Testing interpersonal deception theory: Effects of suspicion on communication behaviors and perceptions

Judee K. Burgoon, David B. Buller, Amy S. Ebesu, Cindy H. White, Patricia A. Rockwell

Research output: Contribution to journalArticlepeer-review

46 Scopus citations


One major thrust of interpersonal deception theory (IDT) is elevating receivers of deception to a central role and acknowledging the important influence that their suspicion has on their own and senders' behaviors. The current investigation considers: (a) what sender behaviors are associated with receiver suspicion, (b) how suspicion is displayed overtly by receivers, (c) whether senders recognize suspicion when present, and (d) how suspicion influences sender behavior. Results are reported from an experiment in which interviewees gave varying forms of deceptive answers to interviewers who were or were not induced to be suspicious. Results confirmed that several sender behaviors were associated with receiver suspicion, that receiver suspicion was manifested nonverbally, that deceivers interacting with novice receivers sensed the suspicion, and suspicion altered sender nonverbal displays. However, suspicion often interacted with other communicator factors and deception type to produce complex behavioral patterns. Sender and receiver communication style also were highly correlated, regardless of suspicion level, indicating likely mutual influence. Results underscore the importance of taking communicative features into account and the unlikely prospects of uncovering a generic receiver suspicion display or a suspicion-induced deceiver display that is invariant across relationships and communication contexts.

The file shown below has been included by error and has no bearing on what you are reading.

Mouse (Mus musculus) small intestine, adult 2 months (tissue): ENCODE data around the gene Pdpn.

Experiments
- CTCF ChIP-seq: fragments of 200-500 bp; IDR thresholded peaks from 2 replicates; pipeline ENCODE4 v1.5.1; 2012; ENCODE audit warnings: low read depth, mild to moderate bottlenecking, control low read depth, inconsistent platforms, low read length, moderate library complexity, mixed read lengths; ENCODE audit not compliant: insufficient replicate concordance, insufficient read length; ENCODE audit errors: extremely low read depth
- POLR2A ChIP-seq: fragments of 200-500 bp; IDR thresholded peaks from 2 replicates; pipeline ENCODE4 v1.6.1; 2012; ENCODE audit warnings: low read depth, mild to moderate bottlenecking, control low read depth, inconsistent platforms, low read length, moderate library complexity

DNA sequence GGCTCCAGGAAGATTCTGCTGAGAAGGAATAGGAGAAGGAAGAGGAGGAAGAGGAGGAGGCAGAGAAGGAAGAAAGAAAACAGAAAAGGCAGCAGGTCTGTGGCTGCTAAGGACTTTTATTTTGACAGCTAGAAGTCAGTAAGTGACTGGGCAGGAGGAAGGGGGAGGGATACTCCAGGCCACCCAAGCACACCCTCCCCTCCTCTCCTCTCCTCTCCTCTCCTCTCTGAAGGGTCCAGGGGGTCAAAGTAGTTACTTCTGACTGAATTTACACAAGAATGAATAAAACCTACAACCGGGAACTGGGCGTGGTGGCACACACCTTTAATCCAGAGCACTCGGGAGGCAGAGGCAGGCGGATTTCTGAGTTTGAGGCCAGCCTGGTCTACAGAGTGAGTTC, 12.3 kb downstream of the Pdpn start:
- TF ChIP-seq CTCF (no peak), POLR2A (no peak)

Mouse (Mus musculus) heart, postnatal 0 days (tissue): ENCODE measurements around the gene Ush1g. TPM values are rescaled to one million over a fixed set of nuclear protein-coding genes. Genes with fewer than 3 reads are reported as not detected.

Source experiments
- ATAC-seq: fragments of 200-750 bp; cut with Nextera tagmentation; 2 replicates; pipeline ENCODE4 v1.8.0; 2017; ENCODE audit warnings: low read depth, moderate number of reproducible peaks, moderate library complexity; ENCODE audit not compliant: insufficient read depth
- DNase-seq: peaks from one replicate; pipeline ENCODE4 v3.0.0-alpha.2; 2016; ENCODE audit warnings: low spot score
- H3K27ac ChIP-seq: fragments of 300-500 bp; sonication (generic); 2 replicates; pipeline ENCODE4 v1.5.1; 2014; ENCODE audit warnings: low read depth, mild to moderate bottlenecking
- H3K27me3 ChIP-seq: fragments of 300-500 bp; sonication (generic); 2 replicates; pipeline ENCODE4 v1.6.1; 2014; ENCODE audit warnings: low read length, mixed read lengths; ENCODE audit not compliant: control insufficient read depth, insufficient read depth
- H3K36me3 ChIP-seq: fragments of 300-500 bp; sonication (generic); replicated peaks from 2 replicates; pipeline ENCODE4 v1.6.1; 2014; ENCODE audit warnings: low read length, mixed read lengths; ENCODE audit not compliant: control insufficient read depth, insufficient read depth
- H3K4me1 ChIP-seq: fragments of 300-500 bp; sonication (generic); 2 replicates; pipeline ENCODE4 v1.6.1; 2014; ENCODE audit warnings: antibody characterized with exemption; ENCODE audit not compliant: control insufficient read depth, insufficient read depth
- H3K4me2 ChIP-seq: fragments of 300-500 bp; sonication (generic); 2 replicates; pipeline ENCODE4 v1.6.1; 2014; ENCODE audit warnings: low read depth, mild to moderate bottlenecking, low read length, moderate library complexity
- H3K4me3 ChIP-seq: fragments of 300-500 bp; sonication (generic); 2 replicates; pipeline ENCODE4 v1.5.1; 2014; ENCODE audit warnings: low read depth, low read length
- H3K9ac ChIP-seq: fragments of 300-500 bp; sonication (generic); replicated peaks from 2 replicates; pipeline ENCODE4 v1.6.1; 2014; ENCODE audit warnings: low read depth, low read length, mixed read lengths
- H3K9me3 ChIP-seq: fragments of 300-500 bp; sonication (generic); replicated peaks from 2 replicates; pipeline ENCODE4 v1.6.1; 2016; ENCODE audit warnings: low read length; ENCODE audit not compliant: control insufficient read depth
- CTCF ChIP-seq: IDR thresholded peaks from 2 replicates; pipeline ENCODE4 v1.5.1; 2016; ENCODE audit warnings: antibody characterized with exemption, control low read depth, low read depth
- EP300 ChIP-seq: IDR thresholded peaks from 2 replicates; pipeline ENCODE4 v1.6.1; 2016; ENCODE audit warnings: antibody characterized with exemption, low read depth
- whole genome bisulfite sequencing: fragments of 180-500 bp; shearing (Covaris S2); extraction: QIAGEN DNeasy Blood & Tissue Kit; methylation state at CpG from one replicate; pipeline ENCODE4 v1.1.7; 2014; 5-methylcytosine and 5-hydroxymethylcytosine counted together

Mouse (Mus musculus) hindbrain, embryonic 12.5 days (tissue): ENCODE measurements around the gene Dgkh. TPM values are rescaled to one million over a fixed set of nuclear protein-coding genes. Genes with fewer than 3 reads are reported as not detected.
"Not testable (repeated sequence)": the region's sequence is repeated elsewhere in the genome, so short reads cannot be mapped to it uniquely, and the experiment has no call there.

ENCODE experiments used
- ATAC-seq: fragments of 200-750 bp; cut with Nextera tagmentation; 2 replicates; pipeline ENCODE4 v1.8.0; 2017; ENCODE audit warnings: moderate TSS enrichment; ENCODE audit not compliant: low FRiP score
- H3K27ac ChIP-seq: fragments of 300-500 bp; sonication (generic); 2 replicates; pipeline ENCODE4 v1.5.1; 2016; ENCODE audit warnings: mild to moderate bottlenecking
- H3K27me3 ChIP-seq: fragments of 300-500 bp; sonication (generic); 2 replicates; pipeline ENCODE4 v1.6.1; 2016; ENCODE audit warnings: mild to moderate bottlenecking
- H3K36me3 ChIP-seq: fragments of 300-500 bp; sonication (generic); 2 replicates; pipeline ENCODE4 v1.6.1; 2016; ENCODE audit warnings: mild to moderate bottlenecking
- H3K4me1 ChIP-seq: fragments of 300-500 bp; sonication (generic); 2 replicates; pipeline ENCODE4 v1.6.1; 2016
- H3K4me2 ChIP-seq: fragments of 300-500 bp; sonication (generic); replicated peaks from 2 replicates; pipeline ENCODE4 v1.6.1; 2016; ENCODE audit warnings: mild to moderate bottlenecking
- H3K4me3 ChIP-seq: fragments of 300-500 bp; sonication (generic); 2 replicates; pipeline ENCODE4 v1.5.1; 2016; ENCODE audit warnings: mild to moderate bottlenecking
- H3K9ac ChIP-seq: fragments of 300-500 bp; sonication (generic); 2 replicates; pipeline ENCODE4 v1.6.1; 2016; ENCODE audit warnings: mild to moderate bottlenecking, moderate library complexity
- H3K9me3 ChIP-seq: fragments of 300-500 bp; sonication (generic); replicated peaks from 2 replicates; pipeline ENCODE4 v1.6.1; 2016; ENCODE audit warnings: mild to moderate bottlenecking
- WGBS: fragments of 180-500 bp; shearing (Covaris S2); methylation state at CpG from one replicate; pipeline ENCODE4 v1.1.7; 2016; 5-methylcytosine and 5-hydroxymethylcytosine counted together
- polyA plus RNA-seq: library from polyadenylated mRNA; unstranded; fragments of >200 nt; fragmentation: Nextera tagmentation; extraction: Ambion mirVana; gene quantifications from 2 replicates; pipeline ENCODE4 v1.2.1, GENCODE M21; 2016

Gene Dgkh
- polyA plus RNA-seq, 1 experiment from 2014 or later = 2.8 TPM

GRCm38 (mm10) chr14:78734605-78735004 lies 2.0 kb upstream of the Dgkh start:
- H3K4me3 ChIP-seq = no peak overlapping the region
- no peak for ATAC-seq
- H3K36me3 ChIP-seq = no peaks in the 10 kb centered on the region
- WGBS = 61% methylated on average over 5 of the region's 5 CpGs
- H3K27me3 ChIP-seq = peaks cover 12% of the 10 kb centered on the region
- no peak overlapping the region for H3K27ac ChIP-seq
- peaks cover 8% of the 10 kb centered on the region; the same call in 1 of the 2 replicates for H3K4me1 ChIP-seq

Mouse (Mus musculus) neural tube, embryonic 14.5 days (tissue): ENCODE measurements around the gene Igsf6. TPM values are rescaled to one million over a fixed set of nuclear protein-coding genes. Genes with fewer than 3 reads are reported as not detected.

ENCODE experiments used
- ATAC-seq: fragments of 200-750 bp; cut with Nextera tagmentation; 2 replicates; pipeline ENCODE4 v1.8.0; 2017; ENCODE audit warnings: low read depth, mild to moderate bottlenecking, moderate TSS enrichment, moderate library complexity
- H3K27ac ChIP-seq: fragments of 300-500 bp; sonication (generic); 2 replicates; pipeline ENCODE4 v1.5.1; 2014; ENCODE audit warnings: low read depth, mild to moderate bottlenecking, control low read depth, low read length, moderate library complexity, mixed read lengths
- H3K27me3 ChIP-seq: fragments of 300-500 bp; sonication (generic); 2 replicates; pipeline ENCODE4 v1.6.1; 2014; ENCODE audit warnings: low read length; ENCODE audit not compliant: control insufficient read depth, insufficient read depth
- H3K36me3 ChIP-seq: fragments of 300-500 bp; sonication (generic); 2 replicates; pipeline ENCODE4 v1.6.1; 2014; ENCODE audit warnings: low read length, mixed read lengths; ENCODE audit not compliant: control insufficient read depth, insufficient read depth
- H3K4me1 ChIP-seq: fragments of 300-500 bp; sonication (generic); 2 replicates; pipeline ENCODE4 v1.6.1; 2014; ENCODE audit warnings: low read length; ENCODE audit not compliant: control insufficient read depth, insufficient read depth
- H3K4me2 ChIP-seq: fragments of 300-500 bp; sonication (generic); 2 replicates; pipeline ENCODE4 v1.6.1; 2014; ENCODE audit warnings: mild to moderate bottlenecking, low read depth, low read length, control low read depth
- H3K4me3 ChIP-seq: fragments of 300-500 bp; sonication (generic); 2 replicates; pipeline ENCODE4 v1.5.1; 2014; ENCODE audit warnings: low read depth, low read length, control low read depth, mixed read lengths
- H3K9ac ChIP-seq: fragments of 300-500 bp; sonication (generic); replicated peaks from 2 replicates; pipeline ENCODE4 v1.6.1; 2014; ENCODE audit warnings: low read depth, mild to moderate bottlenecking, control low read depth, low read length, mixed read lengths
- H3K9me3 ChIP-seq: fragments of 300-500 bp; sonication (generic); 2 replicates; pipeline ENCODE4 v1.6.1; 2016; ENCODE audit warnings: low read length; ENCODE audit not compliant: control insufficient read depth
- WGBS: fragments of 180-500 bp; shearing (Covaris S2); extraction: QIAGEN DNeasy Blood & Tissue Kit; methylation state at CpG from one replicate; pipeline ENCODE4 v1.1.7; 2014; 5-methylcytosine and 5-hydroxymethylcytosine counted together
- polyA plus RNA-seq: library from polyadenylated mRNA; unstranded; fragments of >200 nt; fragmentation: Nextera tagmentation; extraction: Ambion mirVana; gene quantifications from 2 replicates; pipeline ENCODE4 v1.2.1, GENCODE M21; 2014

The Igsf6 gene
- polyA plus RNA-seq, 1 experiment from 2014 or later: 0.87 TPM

Original languageEnglish (US)
Pages (from-to)243-267
Number of pages25
JournalCommunication Theory
Issue number3
StatePublished - Aug 1996

ASJC Scopus subject areas

  • Language and Linguistics
  • Communication
  • Linguistics and Language


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